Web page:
tsp hot paprika powder

1 – 2 Tblsp olive oil

⅓ cup fresh roughly torn mint leaves

⅓ cup finely chopped fennel fronds

for the citrus dressing :

zest from one lemon

zest of one orange

3 Tblsp lemon juice

2 Tblsp orange juice

3 Tblsp olive oil

2 Tblsp sweetener, honey, agave, or maple syrup

¼ tsp salt

preparation:

Preheat the oven 405 degrees F/210C. Line a baking tray with parchment paper and set aside.

Prepare the barley, following these directions and keeping the water to make a luscious barley lemonade.

Wash the fennel, trim the fennel stalks and fronds (save for the salad), remove the tougher ends and outer layer.  Cut into small slices.  Wash carrots, peel and cut into medium chunks.  Set aside.

Dry roast the cumin & coriander seeds in a small pan, when lightly toasted turn off the heat and grind to a rough powder with a mortar and pestle.  Add the cinnamon, turmeric, paprika and salt. Stir to combine.

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Spread the vegetables out in one layer on the baking tray, lined with baking paper, drizzle over the olive oil & sprinkle over the spice mix, toss the vegetables until they are well coated.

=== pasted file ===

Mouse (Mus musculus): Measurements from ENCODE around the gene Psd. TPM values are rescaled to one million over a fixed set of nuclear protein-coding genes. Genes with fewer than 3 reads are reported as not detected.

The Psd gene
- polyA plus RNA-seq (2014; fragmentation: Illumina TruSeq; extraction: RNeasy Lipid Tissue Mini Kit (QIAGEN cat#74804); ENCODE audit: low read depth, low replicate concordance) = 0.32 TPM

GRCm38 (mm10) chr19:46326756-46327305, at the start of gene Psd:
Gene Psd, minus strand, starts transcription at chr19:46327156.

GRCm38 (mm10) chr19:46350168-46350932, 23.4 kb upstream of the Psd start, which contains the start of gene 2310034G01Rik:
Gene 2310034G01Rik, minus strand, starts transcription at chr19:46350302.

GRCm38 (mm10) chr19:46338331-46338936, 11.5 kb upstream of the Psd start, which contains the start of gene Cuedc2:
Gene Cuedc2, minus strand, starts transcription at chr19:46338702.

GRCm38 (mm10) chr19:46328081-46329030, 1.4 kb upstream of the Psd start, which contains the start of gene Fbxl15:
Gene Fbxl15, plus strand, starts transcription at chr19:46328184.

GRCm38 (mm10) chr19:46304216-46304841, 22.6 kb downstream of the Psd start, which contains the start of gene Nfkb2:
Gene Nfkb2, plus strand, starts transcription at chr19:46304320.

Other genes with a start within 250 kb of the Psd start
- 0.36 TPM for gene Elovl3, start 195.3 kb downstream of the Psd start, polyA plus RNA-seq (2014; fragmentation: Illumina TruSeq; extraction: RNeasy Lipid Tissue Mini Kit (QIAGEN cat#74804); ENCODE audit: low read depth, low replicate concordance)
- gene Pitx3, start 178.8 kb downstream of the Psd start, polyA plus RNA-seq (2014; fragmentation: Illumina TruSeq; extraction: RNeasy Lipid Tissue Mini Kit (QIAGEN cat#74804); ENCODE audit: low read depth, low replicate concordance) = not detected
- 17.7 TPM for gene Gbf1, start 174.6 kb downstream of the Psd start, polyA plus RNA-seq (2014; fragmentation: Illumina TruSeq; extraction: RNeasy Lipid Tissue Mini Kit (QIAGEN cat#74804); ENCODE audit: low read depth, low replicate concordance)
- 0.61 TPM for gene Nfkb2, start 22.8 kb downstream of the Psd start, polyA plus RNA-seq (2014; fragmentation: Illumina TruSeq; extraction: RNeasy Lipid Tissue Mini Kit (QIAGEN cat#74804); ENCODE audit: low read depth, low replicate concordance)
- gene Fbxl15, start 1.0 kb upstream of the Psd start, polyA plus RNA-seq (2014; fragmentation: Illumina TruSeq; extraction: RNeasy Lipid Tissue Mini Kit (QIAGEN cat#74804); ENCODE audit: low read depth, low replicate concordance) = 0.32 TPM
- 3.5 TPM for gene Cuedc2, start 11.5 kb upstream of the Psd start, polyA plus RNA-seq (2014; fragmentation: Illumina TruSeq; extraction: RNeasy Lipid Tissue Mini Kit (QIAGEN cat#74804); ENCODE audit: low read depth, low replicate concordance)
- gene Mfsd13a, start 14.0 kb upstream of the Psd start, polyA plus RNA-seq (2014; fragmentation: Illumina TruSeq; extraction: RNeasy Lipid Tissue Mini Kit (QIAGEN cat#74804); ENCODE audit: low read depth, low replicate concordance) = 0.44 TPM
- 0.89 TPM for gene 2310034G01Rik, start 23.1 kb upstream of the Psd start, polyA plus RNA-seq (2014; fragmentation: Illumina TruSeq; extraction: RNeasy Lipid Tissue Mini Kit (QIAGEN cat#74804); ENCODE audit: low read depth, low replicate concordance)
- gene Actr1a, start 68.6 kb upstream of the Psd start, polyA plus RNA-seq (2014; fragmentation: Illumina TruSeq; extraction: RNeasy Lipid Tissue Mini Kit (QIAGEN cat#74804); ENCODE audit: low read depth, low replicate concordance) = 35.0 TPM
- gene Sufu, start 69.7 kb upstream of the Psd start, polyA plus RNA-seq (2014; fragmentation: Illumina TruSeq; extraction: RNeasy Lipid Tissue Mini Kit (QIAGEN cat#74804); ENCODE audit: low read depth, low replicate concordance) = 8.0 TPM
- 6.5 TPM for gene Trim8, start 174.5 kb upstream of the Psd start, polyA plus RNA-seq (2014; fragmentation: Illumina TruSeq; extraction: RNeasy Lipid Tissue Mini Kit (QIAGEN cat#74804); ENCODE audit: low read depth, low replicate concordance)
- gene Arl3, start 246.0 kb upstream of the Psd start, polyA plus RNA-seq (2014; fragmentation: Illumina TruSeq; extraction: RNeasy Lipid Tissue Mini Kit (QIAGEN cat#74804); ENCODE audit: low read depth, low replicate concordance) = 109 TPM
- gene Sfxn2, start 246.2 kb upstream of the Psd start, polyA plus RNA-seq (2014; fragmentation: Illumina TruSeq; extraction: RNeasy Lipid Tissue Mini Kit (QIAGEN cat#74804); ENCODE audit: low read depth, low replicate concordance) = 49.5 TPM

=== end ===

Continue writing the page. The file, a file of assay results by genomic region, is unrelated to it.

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Place the tray in the oven and roast for about 30 minutes, or until vegetable are browning. Remove from oven and set aside to cool.

make the citrus dressing :

Combine all the ingredient in a bowl and whisk to combine; set aside.

assemble the salad :

Place the cooked barley in a large salad bowl, pour over the dressing ingredients and allow to marinate for 15 – 30 minutes.  Once sufficiently marinated add to the bowl, the roasted vegetables, fresh mint leaves & fennel fronds.  Toss to combine, season with more salt, and a few rounds of freshly ground pepper.

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Goodness shared by Stacey

brussels sprouts & baby kale caesar salad

23rd February 2016

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drippy, dark, drizzly, damply days with candles burning in-between…